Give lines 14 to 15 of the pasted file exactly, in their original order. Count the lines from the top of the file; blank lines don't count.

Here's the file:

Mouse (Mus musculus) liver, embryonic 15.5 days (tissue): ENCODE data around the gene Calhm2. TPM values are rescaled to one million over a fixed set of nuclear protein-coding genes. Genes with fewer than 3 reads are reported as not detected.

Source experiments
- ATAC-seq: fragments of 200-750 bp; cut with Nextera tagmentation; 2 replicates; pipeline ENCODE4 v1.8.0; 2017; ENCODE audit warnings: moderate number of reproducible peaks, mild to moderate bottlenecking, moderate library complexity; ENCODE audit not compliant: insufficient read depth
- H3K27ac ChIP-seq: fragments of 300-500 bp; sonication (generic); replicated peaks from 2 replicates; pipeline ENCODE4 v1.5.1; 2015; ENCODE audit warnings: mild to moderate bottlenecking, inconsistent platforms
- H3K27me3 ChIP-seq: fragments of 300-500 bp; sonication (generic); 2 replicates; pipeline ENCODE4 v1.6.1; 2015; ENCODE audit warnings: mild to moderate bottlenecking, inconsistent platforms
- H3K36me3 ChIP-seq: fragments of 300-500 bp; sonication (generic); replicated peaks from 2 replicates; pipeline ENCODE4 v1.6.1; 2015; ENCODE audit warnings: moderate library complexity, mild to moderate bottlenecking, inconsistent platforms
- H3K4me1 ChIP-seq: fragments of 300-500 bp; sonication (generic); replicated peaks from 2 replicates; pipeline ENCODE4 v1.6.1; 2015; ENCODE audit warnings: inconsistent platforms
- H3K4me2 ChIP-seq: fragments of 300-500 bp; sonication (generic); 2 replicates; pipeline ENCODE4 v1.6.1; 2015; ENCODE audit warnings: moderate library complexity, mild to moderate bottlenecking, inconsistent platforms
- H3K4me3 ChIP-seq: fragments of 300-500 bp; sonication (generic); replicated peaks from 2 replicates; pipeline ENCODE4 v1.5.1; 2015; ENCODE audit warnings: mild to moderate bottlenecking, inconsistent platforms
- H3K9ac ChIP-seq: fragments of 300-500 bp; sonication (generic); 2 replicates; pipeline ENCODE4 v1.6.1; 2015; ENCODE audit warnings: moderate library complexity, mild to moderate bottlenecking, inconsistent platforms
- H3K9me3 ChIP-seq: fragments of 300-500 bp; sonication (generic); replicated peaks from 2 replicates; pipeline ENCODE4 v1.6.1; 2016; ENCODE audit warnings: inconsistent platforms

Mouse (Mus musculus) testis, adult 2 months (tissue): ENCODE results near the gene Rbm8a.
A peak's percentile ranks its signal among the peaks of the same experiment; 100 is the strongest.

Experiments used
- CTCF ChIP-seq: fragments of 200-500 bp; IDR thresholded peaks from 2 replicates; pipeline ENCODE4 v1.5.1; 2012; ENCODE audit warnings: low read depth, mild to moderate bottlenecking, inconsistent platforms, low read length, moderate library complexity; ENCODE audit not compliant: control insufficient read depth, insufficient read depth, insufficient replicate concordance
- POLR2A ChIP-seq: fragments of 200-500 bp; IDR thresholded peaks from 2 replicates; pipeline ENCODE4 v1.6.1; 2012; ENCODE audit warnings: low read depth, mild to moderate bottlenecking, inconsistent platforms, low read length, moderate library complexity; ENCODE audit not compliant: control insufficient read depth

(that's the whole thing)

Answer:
Experiments used
- CTCF ChIP-seq: fragments of 200-500 bp; IDR thresholded peaks from 2 replicates; pipeline ENCODE4 v1.5.1; 2012; ENCODE audit warnings: low read depth, mild to moderate bottlenecking, inconsistent platforms, low read length, moderate library complexity; ENCODE audit not compliant: control insufficient read depth, insufficient read depth, insufficient replicate concordance